Money Minute: Target Takes Aim at New Card Technology


Target moves to a new technology to protect consumers from having their personal information stolen again.

Target (TGT) is still trying to recover from the loss of consumer confidence after the security breach last year that affected about 100 million customers. It will become the first major American retailer to adopt a credit card technology that's popular in Europe. Turn over your credit or debit card and look at the magnetic strip along the back. Well, that's going away. It will be replaced next year by a chip and PIN system considered far more secure. The chip makes it harder to make counterfeits and the PIN makes it more difficult for a thief to use your card. Target is also switching to MasterCard (MA) from Visa (V).

Target's main rival, Walmart Stores (WMT), is also making news. It's going into the car insurance business -– teaming up with the website, which allows consumers to comparison shop among six insurance carriers. This is Walmart's second foray into financial services this month. It also plans to offer store-to-store money transfers.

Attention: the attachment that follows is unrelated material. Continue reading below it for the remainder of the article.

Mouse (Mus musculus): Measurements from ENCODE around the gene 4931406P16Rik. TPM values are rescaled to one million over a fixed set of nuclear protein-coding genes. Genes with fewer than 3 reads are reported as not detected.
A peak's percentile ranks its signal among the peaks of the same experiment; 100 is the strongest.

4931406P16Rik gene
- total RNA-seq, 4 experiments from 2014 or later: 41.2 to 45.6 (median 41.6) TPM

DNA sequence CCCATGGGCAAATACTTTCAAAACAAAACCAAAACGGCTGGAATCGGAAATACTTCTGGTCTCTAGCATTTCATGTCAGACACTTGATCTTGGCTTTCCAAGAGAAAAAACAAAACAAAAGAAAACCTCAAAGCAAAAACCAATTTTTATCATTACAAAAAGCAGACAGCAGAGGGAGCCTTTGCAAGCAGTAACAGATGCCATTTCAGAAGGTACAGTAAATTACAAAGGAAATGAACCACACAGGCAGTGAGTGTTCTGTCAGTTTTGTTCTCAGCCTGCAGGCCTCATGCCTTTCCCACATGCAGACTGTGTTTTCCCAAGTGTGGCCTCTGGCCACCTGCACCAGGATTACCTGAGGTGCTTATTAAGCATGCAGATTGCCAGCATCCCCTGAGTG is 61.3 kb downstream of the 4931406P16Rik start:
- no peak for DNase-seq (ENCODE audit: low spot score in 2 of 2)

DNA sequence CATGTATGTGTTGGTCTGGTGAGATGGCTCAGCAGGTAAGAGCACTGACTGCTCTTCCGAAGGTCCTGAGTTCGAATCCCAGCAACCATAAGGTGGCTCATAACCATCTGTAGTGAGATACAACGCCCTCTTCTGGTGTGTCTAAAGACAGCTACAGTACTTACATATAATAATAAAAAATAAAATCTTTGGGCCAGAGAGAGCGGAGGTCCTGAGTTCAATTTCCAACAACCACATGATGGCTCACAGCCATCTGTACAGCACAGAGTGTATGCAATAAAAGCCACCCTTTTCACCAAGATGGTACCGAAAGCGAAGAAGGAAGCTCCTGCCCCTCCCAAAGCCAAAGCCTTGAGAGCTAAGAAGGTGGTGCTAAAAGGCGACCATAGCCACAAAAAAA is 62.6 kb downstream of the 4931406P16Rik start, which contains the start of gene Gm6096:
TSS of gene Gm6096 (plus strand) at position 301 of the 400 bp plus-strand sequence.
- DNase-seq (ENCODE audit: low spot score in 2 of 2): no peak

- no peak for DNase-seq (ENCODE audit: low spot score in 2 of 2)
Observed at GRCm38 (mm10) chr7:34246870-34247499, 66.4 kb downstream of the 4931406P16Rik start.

Sprint (S) and a group of partners are working on a new product to appeal to audiophiles who are unhappy with the sound quality of the music they get from their Apple (AAPL) iPods and other music players. HTC makes the smartphone and audio equipment company Harmon restores the highs and lows lost when music is compressed on current devices. And the new HTC One will come pre-loaded with Spotify's music streaming service.

Here on Wall Street, the Dow Jones industrial average (^DJI) rose 86 points Tuesday, the Standard & Poor's 500 index (^GPSC) added 9, and the Nasdaq composite (^IXIC) gained 29 points. Both the Dow and S&P are within 1 percent of their all-time highs.

Watch shares of Twitter (TWTR) today. The little blue bird is likely to get crushed after the company reported disappointing growth in the number of people using the messaging service, and when you're supposed to be a growth company, that's trouble. Twitter shares are far below where they began trading back in November.

-Produced by Drew Trachtenberg.

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